Why Are There Red Dots On My Skin?

By Marc Peterson
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Why Are There Red Dots On My Skin?

Why Are There Red Dots On My Skin?

Our skin is sensitive, and prone to breakouts, bumps, and marks of all types, but we’ve all asked ourselves the same question at one point or another: Why are there red dots on my skin? Red spots on the skin are one of the most common medical complaints, and these markings can be attributed to a variety of causes. Usually, these blemishes are harmless and will go away on their own, but it’s important to know when a red dot on your skin is a cause for concern. Learn about the common causes behind red dots on your skin and make sure you know how to manage these blemishes when they come up.

After seeing a red mark on their skin, most assume they’re dealing with a pimple or some type of acne breakout. Acne Vulgaris is a common skin condition that affects tens of millions of people in the United States each year. This localized skin inflammation arises when the skin secretes too much sebum within the oil glands. This oily substance combines with dead skin cells and bacteria, resulting in painful, red bumps directly on or below the skin’s surface.

There are many different types of acne, and knowing how to spot pimples, pustules, and cysts can help you come find the best treatment options. However, a red bump sighting might not be a pimple at all. Before calling your dermatologist and throwing on the pimple cream, be sure to check that the red dots on your skin aren’t from another type of medical condition. The following are some of the most common skin disorders and conditions that feature red dots on the skin.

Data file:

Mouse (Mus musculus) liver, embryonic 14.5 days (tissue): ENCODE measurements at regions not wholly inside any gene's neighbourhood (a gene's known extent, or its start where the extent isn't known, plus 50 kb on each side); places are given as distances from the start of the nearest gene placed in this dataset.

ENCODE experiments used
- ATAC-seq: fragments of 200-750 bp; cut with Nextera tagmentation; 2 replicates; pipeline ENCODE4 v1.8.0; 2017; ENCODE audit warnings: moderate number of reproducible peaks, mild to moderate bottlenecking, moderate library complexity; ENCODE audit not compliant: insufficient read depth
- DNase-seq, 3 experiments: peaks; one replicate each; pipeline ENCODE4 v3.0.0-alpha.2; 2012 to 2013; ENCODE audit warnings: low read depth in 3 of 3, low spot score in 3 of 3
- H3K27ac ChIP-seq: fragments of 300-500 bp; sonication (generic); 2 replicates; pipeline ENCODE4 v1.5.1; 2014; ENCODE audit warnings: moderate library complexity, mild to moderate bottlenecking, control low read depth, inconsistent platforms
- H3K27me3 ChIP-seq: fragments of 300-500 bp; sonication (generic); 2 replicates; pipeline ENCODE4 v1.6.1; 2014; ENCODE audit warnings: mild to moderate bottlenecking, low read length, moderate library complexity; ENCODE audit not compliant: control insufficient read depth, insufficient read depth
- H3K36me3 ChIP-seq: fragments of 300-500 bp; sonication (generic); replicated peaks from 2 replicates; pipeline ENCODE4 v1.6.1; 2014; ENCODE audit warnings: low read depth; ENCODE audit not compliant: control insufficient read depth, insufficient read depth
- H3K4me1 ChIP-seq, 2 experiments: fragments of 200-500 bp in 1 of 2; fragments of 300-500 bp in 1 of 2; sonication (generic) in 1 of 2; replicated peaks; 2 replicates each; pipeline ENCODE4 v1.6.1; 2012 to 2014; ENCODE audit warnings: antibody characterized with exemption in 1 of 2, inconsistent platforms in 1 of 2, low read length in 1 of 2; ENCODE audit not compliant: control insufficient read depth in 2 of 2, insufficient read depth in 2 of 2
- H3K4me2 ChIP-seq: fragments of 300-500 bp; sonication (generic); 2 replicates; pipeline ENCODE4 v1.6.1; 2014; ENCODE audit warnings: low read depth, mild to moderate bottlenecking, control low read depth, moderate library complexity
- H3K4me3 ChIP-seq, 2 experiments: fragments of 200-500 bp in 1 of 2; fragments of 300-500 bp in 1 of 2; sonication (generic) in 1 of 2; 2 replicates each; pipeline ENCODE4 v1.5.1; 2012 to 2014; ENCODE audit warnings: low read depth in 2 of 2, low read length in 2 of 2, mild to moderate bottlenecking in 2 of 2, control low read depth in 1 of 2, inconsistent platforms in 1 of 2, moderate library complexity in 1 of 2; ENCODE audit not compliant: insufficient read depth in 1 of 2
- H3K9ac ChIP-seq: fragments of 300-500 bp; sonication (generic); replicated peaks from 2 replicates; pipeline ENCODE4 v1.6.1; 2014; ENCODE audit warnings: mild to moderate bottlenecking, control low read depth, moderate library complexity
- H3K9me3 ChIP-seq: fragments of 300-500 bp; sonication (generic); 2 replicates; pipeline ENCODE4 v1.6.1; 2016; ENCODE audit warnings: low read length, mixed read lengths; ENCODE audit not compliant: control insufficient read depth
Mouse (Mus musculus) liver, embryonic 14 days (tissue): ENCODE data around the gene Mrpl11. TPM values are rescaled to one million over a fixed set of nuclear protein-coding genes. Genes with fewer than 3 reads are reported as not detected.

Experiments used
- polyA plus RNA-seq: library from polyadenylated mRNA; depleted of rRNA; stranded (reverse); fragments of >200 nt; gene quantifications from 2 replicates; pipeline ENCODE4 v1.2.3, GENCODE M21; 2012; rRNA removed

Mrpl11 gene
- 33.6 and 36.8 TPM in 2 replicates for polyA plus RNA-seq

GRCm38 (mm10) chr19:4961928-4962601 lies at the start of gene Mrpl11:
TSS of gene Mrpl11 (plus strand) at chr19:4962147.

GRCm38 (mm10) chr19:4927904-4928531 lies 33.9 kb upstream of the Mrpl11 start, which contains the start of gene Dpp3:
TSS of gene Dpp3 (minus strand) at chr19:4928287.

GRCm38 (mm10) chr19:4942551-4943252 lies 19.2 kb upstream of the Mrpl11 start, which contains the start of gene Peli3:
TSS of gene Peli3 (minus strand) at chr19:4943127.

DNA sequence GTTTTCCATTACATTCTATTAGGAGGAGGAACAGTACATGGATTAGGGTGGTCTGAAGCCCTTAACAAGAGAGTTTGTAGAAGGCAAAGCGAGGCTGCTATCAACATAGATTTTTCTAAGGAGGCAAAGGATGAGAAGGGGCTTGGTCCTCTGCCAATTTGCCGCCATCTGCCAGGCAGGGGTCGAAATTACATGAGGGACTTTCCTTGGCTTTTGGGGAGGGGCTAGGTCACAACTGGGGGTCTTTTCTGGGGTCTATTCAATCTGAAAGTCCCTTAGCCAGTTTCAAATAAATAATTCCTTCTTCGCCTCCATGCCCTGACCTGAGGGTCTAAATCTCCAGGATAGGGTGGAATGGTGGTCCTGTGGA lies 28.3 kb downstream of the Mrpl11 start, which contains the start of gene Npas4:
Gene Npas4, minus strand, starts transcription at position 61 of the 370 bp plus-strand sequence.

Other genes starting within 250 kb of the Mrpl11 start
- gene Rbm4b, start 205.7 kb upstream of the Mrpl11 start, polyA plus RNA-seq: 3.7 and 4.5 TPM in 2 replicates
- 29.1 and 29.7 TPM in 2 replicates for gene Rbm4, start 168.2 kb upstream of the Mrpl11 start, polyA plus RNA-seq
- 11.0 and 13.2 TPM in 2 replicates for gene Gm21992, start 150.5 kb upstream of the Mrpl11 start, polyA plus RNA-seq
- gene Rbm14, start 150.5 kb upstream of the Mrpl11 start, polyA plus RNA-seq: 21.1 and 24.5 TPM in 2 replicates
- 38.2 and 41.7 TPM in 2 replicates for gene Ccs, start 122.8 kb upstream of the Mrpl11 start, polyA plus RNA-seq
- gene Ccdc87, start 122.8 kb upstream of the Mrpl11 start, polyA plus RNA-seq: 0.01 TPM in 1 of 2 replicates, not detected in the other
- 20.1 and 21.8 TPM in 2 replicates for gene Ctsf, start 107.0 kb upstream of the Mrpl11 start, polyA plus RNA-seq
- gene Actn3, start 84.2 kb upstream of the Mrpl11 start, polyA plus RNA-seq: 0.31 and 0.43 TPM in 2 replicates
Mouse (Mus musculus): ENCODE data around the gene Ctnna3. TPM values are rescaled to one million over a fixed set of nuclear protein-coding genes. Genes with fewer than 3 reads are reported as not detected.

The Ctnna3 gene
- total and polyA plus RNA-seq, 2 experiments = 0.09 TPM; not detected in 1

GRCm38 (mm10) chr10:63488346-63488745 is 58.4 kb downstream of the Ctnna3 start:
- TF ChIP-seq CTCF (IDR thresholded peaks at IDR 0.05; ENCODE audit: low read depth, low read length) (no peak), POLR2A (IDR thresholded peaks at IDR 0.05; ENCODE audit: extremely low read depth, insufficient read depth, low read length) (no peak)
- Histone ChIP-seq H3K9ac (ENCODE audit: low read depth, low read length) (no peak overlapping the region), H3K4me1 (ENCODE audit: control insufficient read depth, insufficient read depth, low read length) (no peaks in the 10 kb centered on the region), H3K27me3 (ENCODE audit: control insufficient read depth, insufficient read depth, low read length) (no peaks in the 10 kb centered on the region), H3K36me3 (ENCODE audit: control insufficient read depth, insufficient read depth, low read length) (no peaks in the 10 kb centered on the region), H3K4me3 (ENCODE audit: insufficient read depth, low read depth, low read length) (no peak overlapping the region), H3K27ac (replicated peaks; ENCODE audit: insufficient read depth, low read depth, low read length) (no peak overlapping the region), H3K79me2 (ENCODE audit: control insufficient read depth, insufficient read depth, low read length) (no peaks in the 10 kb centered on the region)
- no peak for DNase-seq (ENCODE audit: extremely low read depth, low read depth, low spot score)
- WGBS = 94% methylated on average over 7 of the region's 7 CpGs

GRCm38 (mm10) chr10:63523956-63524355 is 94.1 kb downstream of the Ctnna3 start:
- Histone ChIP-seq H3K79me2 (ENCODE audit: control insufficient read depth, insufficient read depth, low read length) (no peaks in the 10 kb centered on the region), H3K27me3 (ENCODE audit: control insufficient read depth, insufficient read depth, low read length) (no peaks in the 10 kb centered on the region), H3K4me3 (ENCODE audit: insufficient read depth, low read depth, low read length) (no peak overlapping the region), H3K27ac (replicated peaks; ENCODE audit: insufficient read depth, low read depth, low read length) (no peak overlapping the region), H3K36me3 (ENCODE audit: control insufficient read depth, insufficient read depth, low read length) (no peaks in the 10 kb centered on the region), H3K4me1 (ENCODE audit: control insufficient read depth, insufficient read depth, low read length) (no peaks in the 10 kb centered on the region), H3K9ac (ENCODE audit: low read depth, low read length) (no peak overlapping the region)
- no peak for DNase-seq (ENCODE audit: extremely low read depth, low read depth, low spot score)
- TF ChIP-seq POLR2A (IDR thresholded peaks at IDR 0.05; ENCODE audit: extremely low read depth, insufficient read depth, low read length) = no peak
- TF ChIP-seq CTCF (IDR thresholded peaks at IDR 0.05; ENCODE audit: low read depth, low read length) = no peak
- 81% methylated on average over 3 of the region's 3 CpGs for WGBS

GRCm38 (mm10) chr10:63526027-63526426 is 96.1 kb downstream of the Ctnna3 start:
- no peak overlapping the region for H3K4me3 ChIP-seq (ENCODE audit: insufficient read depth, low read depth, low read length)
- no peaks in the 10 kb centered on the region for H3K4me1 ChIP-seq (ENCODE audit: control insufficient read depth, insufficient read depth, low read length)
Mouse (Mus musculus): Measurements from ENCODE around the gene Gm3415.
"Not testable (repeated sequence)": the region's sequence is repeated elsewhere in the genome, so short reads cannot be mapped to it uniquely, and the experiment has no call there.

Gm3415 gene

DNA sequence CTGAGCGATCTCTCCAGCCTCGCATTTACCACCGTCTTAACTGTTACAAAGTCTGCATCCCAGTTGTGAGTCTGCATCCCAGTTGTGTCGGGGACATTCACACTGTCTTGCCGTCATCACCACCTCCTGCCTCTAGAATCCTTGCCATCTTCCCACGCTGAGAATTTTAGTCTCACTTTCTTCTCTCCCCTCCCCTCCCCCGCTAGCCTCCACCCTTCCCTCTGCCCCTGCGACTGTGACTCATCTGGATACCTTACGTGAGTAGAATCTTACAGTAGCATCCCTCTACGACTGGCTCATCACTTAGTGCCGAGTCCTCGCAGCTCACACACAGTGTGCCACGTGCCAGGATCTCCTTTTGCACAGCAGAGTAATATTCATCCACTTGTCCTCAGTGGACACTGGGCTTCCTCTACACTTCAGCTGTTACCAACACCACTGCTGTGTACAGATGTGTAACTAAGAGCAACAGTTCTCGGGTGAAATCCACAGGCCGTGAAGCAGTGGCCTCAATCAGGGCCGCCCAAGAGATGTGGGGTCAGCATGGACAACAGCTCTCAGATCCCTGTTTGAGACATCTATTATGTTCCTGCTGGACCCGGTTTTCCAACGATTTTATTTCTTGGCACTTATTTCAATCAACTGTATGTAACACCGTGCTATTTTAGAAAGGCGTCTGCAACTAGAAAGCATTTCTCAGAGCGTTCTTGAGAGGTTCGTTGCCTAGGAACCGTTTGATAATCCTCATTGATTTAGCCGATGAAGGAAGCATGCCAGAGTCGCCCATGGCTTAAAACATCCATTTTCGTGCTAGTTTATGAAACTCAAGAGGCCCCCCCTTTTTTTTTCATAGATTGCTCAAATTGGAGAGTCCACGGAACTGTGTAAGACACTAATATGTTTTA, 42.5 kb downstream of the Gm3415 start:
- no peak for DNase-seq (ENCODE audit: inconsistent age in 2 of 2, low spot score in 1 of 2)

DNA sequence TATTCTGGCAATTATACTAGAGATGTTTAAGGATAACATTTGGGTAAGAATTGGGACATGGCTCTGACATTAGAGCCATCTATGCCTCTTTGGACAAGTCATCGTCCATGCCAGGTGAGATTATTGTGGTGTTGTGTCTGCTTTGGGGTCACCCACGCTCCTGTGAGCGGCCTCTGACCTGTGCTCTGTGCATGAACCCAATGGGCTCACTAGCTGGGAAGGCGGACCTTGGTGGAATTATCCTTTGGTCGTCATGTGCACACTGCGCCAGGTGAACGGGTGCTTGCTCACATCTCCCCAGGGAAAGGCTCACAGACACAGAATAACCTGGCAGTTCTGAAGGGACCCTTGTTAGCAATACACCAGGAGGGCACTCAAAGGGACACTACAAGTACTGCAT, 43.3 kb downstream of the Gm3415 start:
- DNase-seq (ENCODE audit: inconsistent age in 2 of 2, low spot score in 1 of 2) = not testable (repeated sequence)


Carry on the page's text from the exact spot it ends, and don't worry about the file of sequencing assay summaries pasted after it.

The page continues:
Eczema

Also known as atopic dermatitis, eczema is a skin condition characterized by dry, sensitive skin, itching, dark colored patches, scales, and oozing or crusting. Eczema is usually very itchy and can become inflamed. Over 30 million Americans have eczema, and while there aren’t any known cures, this skin condition is controllable. Stress and allergens can make eczema breakouts worse, while daily bathing and regular moisturizing can reduce breakouts.

Cherry Angiomas

If you notice a tiny mark that looks like a red mole, you may have cherry angiomas. These are quite common, and most usually seen in people over the age of 30. These marks appear red because a blood vessel has broken beneath the skin. Experts aren’t quite sure about what causes Cherry Angiomas, but they do believe there’s a connection to genetics. Generally, these little red dots on your skin are harmless, but see a doctor if you see these red marks growing, changing shape, or turning a different color.

Keratosis Pilaris

Run your fingers along the red spots on your skin. Does it feel rough and raised? You may have Keratosis pilaris, which is characterized by small red bumps. This condition is caused by a genetic disorder, and the severity of the symptoms can fluctuate by the season. Usually, the bumps will go away or get smaller in the summer but get worse in the winter months. Generally, moisturizing regularly can help this condition, but there’s no known cure.